Inquisitorial System Law and Legal Definition
An inquisitorial system is a legal system where the court is actively involved in proof taking by investigating the facts of the case. It is opposed to an adversarial system where the role of the court is primarily that of an impartial referee between the prosecution and the defense.
Inquisitorial systems are used in some countries with civil legal systems as opposed to case law systems. In the U.S. inquisitorial system may be used for summary hearings in the case of misdemeanors such as minor traffic violations In fact, the distinction between an adversarial and inquisitorial system is theoretically unrelated to the distinction between a civil legal and case law system. However, some legal scholars consider inquisitorial as misleading, and prefer the word nonadversarial. In McNeil v. Wis., 501 U.S. 171, 181 (U.S. 1991), it was held that preference for an inquisitorial system is a preference not to require the presence of counsel during an investigatory interview where the interviewee has not requested it.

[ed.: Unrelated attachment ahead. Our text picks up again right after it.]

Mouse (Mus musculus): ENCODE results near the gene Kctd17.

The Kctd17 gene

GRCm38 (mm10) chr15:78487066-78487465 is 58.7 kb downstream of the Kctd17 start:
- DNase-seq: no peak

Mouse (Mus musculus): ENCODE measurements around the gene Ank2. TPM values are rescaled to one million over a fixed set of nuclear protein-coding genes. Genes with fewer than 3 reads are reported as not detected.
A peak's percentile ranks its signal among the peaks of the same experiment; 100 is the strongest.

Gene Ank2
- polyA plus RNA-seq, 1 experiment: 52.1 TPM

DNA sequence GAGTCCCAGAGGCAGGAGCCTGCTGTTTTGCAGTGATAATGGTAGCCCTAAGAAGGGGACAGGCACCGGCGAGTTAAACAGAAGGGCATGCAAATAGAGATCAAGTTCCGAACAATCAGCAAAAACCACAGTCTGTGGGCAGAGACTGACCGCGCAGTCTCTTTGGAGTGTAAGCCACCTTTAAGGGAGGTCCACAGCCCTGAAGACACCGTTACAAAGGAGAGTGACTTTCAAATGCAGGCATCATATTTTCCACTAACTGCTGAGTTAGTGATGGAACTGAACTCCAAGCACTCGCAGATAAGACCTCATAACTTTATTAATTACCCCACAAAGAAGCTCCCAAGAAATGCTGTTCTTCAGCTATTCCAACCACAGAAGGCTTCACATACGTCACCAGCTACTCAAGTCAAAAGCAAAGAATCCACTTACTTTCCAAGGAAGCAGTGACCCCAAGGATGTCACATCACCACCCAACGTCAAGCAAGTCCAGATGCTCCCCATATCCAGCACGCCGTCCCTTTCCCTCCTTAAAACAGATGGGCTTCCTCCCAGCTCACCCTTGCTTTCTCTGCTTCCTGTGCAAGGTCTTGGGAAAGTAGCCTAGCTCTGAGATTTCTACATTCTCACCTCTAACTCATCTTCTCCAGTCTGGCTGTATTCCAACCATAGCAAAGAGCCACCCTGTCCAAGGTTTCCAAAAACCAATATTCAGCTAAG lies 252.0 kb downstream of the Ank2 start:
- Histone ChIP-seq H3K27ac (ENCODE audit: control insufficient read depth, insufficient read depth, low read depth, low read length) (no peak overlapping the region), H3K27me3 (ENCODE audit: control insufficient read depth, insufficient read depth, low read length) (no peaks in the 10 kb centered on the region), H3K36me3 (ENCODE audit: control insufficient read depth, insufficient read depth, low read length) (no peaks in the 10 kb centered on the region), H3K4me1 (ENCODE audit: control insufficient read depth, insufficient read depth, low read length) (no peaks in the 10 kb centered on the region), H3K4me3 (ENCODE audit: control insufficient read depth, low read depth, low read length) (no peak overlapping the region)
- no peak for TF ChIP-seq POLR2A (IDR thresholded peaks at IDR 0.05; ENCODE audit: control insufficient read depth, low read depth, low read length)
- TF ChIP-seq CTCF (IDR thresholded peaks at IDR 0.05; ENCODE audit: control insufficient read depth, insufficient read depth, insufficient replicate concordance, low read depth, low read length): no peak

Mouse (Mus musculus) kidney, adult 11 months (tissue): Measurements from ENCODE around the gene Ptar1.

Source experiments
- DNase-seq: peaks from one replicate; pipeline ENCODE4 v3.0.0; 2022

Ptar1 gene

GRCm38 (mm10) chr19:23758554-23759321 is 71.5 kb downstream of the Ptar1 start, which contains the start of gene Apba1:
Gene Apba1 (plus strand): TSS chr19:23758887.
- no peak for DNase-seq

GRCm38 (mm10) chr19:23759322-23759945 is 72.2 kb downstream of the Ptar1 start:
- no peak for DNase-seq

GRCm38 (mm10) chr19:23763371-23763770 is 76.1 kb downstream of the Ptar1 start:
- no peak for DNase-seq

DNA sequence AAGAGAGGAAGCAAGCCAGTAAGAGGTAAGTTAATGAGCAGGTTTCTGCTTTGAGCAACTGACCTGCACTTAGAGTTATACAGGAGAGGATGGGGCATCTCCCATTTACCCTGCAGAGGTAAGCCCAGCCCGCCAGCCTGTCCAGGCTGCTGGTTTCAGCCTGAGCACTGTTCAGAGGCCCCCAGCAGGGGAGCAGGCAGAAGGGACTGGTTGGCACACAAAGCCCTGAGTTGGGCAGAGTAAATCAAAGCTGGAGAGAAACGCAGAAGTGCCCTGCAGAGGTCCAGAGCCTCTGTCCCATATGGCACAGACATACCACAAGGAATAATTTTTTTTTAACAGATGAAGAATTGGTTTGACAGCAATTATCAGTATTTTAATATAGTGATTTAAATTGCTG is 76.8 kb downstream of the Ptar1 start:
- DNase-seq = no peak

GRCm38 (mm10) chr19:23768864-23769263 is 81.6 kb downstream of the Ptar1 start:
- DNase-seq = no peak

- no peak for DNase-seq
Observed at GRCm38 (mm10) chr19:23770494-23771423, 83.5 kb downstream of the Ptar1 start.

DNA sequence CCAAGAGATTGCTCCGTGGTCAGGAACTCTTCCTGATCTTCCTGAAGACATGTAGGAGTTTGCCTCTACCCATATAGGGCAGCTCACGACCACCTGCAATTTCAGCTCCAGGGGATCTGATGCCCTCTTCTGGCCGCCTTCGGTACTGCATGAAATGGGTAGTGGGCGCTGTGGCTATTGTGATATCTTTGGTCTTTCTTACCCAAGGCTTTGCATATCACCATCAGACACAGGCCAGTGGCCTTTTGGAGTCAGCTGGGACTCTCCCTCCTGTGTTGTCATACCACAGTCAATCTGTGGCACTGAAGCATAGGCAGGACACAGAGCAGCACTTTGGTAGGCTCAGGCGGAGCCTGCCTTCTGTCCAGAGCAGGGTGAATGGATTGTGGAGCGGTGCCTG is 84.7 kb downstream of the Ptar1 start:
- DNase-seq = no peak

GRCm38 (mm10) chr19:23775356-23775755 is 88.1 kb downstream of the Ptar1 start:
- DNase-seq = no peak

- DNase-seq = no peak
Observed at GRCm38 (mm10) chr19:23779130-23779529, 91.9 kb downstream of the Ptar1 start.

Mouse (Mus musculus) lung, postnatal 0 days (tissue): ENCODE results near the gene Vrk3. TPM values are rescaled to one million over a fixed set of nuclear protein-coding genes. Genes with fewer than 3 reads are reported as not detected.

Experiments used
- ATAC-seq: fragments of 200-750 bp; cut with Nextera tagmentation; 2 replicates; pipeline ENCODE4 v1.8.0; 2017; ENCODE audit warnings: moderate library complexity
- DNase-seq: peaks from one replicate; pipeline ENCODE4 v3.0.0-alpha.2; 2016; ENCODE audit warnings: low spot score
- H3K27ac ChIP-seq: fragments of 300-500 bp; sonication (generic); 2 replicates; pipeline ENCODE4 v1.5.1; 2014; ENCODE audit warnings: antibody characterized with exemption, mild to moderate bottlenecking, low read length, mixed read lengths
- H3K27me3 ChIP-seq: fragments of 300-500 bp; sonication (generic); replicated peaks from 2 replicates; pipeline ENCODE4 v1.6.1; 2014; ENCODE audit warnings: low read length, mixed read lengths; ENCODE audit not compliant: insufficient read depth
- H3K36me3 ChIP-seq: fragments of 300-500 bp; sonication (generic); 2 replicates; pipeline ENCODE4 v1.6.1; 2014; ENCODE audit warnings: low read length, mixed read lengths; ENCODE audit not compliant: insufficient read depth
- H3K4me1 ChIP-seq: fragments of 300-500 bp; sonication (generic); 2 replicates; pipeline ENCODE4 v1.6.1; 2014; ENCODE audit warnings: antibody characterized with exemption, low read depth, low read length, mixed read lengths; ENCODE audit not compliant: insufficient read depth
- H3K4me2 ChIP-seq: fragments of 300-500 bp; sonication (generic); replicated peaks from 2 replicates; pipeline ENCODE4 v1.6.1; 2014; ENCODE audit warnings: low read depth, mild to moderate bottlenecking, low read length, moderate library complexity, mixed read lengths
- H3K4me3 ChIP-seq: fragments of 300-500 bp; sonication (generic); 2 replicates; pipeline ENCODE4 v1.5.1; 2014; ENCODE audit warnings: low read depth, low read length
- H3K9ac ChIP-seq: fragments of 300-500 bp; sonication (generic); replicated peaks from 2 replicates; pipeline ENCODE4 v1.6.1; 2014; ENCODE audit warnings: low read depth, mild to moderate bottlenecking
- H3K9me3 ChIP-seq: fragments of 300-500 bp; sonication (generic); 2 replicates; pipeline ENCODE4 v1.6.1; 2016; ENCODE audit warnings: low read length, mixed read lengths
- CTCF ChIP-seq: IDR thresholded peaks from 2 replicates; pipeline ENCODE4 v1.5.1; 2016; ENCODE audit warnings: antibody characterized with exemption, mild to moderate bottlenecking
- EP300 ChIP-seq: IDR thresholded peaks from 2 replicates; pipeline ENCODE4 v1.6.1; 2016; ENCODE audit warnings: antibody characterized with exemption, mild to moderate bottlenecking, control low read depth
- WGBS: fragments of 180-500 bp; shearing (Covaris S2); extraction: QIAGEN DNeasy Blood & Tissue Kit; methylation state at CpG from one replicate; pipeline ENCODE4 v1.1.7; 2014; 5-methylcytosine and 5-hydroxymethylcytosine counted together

In addition, the inquisitorial system also applies to questions of criminal procedure as opposed to questions of substantive law. It determines how criminal enquiries and trials are conducted, not the kind of crimes for which one can be prosecuted, nor the sentences that they carry. It is most readily used in some civil legal systems. However, some jurists do not recognize this dichotomy and see procedure and substantive legal relationships as being interconnected and part of a theory of justice as applied differently in various legal cultures.
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